Sunday, February 21, 2010
10. The Law at Randado by Elmore Leonard
(Note: I just came back from a 10-day vacation with lots of reading time during which I completed 9 novels, so expect a rush of reviews over the next couple of days. I'm going to be backdating them to the day that I read them, so they may not show up at the top of your blog reader.)
Another gripping, intense and satisfying western from Elmore Leonard's earlier days. I really got into this one. It's the classic young deputy going up against the more powerful, but morally weaker, men of the town. Leonard takes the theme and draws it out, playing around with it for a bit. It makes for a rich read, where you are really wanting the satisfying ass-kicking, but get drawn into a cool back story on the young deputy and where he gets his skills and mettle from (partly from hanging out with other young Indians, a recurring theme with Leonard).
The story here is that instead of waiting for the visiting judge from the larger city to the north, the wealthier citizens of Randado decide to form their own justice committee and hang two Mexican cattle thievers while the deputy sherrif is out of town. They are pressured by a young and out-of-control cattle baron (inherited from his better, but dying, father, of course). When the deputy comes back, he decides to arrest the members of the committee and the confrontation builds. It's not just a contest of strength, but also one of politics, as he must win the confidence of the townspeople as well.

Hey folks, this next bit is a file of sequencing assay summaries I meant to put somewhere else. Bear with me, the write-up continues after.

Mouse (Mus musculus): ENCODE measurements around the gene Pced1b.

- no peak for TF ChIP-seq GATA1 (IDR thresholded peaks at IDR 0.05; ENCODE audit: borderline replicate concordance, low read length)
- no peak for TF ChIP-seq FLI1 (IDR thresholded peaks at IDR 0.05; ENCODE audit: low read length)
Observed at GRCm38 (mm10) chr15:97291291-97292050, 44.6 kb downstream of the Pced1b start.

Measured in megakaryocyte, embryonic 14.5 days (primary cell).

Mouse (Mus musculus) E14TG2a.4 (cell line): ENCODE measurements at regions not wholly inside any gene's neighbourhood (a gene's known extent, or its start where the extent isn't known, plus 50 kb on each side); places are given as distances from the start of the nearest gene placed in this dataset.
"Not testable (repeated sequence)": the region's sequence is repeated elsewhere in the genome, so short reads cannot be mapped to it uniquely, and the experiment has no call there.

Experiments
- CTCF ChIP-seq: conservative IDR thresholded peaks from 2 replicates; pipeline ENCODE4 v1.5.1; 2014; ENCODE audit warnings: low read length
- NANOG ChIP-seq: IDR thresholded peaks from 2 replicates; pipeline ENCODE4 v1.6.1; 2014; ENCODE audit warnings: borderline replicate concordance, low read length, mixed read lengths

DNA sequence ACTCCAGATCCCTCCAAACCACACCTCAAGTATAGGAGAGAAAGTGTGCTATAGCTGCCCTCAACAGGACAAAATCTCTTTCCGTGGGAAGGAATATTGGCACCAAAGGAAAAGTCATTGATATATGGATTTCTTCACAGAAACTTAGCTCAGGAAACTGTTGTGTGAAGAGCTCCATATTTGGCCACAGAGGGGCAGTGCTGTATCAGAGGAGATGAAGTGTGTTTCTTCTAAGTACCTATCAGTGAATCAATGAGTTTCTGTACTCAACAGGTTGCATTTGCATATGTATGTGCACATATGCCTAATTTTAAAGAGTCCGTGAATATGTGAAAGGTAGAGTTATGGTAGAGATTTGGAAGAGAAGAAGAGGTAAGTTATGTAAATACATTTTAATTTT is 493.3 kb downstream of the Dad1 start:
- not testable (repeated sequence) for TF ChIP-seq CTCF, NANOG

A great read. Pick it up if you find and it and need to be reminded what it means to be a man.
(Unfortunately, the image above is not the one from the actual version of the book I read. I purposely left my copy in the common bookshelf in a hotel in Quito and was quite pleased to see that someone had taken it a couple days later. Except I had forgotten to take a picture of it! It was one of those classic photographed late '70s covers with a picture of a gun and a badge. Not as cool as the vintage illustration pictured here.)